Vanishing left ventricular thrombus in a woman with peripartum cardiomyopathy: a case report
1 Department of Internal Medicine, University of Manitoba, Winnipeg, Manitoba, Canada
2 Department of Radiology, St. Boniface General Hospital, University of Manitoba, Winnipeg, Manitoba, Canada
3 Section of Cardiology, Department of Internal Medicine, Faculty of Medicine, University of Manitoba, 409 Taché Avenue, Winnipeg, R2H 2A6, Manitoba, Canada
4 Institute of Cardiovascular Sciences, Department of Physiology, St. Boniface General Hospital, University of Manitoba, Winnipeg, Manitoba, Canada
5 Cardiology, Radiology and Physiology, Bergen Cardiac Care Centre, St. Boniface General Hospital, Winnipeg, R2H 2A6, Canada
BMC Research Notes 2012, 5:544 doi:10.1186/1756-0500-5-544Published: 2 October 2012
Peripartum cardiomyopathy (PPCM) is a rare cardiac disorder characterized by the development of heart failure in the last month of pregnancy or up to 5 months postpartum in women without other identifiable causes of cardiac failure. The combination of left ventricular (LV) systolic dysfunction and hypercoaguability can cause thromboembolic complications including intra-cardiac thrombi.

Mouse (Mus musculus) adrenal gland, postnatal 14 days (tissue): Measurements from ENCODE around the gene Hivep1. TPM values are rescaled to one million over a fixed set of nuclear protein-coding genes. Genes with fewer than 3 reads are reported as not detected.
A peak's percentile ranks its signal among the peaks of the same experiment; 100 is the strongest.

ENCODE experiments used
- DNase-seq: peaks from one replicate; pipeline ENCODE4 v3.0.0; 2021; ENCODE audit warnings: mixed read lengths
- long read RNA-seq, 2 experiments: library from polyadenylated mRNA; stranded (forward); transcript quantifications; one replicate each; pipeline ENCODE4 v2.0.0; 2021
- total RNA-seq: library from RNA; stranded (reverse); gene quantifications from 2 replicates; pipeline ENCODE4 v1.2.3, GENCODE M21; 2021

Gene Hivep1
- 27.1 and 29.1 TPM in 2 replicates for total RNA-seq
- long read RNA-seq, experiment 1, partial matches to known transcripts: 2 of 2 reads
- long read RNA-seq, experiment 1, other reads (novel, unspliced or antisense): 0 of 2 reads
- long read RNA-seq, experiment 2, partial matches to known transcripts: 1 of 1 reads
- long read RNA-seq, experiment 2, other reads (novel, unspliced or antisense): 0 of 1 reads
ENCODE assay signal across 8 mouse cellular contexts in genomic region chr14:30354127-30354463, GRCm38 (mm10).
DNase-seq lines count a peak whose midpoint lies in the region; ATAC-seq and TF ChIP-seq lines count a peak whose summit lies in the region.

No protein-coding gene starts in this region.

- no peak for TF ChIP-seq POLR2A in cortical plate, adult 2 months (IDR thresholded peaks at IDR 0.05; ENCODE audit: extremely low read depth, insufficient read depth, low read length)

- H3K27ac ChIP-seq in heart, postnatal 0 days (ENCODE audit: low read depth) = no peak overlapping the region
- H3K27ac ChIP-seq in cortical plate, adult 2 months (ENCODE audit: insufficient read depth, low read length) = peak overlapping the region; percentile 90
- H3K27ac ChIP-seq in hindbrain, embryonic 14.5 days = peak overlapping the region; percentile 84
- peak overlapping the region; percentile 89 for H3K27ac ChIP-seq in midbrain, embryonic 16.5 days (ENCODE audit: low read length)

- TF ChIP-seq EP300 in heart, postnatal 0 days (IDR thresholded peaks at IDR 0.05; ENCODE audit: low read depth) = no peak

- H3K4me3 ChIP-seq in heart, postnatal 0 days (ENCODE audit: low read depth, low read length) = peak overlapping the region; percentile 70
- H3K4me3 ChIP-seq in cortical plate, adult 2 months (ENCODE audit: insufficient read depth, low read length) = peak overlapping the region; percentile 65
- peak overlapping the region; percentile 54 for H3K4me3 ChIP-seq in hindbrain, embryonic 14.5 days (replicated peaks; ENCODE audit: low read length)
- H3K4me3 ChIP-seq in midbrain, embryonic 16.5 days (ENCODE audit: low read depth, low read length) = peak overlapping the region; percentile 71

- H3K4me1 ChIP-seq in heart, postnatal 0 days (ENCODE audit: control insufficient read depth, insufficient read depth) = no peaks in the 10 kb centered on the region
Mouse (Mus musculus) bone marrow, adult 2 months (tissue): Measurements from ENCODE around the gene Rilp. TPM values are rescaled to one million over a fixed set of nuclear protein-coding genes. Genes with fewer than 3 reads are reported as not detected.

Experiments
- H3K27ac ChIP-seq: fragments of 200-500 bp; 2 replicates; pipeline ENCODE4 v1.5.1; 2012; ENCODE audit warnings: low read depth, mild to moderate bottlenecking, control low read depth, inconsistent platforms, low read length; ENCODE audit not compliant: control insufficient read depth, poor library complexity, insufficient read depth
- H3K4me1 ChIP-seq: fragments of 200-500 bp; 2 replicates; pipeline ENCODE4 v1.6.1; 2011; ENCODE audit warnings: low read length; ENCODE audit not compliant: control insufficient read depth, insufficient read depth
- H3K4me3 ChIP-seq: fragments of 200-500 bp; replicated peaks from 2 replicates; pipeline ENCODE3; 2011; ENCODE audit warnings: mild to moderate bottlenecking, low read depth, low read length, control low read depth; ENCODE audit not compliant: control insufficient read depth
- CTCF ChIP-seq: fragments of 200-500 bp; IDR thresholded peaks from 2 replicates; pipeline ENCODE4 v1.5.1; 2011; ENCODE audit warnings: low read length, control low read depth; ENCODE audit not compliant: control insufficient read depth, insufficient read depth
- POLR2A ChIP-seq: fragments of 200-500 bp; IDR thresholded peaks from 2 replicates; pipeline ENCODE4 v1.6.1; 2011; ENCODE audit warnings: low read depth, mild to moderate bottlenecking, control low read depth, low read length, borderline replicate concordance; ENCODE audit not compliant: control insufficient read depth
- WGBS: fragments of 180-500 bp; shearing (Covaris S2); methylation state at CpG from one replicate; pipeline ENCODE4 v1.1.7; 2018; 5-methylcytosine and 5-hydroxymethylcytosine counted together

A 25-year-old Caucasian female with PPCM demonstrated multiple thrombi in the LV on transthoracic echocardiography. Following anticoagulation with parenteral heparin, a cardiac MRI four days later demonstrated near resolution of the thrombi.
We review the presentation, diagnosis and management of LV thrombi in the clinical setting of PPCM.